“…that was the last time Uncle Makama flogged someone in the school.”
‘Perfect Imperfection’ narrates the story of ‘Miracle’, a rude girl who is always glued to her smartphone chatting with a stranger whom she has fallen in love with.
Her father is not at home most of the time, and she is left with her mother.
Then ‘Miracle’ and her WhatsApp guy fixed a date to meet. On reaching the rendezvous, she discovered that she has been chatting with her father all this while.
“My father and I would have explanations to make when we both get home.”
Then comes ‘Sweet Façade Bitter Taste’ which is a first person story of Desmond, a secondary school student who joined a cult group in order to achieve academic excellence.
However, his failure to provide his loved one for sacrifice led the cult group to torment him on his sick bed.
“You have just tomorrow…to present a soul, or else your ailment will remain a mystery to the doctors…”
In the end Desmond had no option but to sneak out of the clinic and run to the school principal to confess being a cultist.
Then the last story in the book, and from which the title was derived, is ‘My Virgin Eyes’. Here Clara returned home to find her mum and another woman in bed.
“I lowered my gaze and caught shot of Mama Shola squeezing mummy’s nipple gently and mummy sucking from hers, the attention they paid to their sinful act made them unaware of my presence.”
From the story, we are made to understand that Clara didn’t understand what she saw. Here her virgin eyes have seen a strange sight. Here I must say that Khadijah has been quite adventurous by giving a graphic description of this scene of an act that many writers from the North often shy away from.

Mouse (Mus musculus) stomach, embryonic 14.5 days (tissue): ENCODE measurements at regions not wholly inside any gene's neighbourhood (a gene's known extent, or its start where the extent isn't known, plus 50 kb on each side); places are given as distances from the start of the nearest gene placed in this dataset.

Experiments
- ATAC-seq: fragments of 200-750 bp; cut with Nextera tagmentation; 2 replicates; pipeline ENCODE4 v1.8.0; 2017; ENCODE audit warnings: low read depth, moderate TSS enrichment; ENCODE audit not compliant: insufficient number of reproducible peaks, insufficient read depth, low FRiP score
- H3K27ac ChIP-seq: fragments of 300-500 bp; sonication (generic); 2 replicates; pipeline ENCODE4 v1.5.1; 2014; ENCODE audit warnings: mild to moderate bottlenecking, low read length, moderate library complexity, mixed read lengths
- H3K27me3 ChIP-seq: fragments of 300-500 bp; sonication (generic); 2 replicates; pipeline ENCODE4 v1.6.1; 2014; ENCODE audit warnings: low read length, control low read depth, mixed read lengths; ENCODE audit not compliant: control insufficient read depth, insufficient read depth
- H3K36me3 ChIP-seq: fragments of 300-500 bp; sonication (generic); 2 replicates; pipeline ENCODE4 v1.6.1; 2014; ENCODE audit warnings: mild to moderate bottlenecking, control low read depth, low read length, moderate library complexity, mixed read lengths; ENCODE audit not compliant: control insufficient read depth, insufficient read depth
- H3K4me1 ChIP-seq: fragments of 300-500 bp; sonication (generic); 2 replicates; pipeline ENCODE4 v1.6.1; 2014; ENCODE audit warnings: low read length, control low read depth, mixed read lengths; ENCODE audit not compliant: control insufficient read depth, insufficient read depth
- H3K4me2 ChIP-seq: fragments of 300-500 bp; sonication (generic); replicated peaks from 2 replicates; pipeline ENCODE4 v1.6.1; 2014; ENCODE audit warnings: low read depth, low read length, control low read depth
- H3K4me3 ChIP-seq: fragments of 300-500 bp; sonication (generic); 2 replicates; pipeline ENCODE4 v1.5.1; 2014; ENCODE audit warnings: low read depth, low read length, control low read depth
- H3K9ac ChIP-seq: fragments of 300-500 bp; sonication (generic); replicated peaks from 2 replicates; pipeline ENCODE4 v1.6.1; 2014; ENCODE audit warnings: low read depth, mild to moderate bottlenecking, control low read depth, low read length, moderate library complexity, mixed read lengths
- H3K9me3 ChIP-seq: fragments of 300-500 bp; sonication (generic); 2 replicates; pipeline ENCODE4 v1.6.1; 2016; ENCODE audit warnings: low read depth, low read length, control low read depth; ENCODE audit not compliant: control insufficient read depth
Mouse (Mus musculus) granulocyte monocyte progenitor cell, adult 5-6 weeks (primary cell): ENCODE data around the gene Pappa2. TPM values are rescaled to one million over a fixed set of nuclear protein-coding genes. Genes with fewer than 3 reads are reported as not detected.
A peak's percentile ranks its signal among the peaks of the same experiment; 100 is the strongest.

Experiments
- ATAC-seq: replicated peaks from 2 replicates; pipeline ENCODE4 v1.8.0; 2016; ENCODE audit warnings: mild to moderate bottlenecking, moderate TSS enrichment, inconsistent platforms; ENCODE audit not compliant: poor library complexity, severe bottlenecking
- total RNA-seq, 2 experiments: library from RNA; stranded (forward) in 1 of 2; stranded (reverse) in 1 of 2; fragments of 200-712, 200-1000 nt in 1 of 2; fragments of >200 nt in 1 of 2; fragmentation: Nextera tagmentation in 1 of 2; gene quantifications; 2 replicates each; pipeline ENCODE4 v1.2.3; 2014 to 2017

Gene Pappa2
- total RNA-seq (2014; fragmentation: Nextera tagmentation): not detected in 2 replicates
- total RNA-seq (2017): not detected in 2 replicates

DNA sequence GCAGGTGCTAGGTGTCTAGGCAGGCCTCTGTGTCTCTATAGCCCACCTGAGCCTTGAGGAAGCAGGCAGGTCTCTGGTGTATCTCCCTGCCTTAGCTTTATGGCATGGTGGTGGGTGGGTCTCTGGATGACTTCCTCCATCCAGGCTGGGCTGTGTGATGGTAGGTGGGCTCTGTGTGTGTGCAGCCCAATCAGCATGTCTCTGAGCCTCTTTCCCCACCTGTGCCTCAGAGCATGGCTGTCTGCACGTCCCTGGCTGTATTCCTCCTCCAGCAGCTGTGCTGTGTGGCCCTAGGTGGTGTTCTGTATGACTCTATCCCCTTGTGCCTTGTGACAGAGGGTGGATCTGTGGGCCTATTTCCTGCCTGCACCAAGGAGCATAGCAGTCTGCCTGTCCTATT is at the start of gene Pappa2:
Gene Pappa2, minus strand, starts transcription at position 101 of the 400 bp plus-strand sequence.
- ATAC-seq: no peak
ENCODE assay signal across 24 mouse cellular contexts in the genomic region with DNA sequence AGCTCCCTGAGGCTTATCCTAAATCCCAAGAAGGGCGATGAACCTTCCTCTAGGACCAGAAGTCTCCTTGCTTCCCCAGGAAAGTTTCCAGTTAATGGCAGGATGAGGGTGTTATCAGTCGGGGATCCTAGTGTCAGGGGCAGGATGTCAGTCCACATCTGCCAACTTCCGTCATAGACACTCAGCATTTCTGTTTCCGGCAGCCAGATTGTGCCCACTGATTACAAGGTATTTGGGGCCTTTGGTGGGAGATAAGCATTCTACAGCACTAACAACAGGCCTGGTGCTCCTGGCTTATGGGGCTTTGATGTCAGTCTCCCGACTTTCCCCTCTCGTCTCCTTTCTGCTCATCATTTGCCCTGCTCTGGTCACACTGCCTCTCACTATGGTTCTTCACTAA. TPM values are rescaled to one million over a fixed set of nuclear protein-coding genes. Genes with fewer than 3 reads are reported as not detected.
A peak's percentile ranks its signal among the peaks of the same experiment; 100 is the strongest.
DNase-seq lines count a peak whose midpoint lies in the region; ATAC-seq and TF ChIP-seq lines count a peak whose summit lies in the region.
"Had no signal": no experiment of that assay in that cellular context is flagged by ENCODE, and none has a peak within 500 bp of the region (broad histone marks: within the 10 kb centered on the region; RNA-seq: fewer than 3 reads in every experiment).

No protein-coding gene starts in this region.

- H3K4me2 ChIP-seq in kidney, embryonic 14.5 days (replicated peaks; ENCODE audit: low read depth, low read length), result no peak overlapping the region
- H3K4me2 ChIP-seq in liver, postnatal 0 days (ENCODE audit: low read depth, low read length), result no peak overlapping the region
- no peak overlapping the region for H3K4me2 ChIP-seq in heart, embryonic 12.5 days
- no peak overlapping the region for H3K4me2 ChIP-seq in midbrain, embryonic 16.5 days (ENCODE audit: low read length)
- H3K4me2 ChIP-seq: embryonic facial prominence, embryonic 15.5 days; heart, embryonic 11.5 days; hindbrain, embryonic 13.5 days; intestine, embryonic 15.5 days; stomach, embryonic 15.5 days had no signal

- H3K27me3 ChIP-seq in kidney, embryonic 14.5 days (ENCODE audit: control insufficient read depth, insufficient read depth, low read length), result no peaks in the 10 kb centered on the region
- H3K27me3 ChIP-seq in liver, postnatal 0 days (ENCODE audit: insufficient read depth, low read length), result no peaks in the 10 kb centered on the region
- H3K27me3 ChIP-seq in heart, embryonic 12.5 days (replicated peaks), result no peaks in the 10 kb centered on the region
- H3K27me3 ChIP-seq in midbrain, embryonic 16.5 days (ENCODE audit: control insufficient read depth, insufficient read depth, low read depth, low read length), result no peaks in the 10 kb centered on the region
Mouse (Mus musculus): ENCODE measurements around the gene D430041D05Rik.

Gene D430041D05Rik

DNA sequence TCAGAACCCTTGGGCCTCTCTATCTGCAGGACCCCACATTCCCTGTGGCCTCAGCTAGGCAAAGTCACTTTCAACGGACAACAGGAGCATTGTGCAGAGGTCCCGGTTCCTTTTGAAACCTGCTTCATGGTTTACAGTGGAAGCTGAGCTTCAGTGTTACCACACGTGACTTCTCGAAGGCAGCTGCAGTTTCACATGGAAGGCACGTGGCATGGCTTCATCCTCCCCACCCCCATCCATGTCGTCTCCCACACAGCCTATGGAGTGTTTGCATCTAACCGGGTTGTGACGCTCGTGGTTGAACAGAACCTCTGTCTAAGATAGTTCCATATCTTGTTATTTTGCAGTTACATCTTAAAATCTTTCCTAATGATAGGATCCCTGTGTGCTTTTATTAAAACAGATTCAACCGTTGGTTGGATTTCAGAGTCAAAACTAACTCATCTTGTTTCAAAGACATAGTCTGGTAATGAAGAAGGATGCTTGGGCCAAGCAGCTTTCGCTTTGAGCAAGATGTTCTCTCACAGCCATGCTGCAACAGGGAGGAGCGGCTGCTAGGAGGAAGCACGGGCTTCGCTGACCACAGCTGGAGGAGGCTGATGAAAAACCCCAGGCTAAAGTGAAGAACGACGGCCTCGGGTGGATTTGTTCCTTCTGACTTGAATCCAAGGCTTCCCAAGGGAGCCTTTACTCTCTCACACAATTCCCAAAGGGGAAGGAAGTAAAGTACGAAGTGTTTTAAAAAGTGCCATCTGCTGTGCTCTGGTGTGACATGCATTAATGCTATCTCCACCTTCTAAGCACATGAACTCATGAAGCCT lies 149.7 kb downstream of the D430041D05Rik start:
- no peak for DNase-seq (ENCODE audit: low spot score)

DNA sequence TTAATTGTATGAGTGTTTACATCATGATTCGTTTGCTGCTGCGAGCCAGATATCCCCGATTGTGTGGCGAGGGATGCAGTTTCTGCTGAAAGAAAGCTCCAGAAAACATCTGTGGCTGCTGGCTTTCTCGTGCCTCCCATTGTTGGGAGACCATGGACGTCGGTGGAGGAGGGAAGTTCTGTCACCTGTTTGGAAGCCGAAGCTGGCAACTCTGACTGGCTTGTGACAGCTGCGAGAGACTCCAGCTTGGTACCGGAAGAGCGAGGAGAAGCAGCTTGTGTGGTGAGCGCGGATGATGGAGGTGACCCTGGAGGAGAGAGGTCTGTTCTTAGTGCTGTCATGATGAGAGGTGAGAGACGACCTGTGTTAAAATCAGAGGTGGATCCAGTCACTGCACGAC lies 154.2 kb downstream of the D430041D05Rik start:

Clara was confused;
“But mummy prays, mummy reads her Bible; she goes to the church…”
Amidst this confusion, Janet, a friend and neighbour provided a clear picture and ramifications of what she had just witnessed.
“…it is called lesbianism. it is a very bad sin!…even worse than sex; do you know thunder can strike people who commit such act?”
This rhetorical question posed by Janet deepened Clara’s concerns and fears over her mother. However, in the end we see Clara’s mother being quite remorseful and repenting to God.
At the same time Clara responded to Janet’s invitation to watch a sex movie, thus;
“My mum is changed. And I am glad about that. I turned hurriedly on my way to learn more about sex. Off I went to the extrovert [Janet].”
Such kind of story may not be welcomed by the Northern reader, especially, for children and teen audience. But it raises a valid question on sex education and the role that parents could and should play. Here Clara’s mother might not be in good position to teach her daughter about sex education, going by the ugly act she has been caught engaged in. However, at the end of the story, it could be observed that Clara has chosen to learn more about sex from her friend and neighbour. In the end she may not get the right information, and she may end up in the same mess she caught her mother, God forbid.
Finally, I must commend the efforts of Khadijah Sa’eed Jagaba for successful weaving such intricate and intriguing stories. These stories have been primarily centred on the experiences that Nigerian teen-agers go through on daily basis. It is particularly interesting for the fact that such stories are coming from the creative imagination of a teen writer.
Now Hill-Top Creative Arts Foundation, Niger State, has also done a wonderful job by bringing just a great talent and many of her likes to limelight. I am privileged to have met Khadijah and some of her colleagues from Hill-Top at the recently concluded 36th International Annual Convention of the Association of Nigerian Authors held in Makurdi, Benue State. They were brought to the Convention by one of Nigeria’s leading contemporary writers, BM Dzukogi, who believes that it is high time that the young ones took the centre stage of Nigeria’s literature and art.
The culture of writing would never die as long as giant writers like BM Dzukogi continue to lower their shoulders for young ones to climb and touch the sky.
By Musa Kalim Gambo
About the Author
•Musa Kalim Gambo is a poet and sketch artist, He is also the Assistant Secretary-General of Creative Writers’ Club, Ahmadu Bello University, Zaria. You can Contact him via: +2348172698195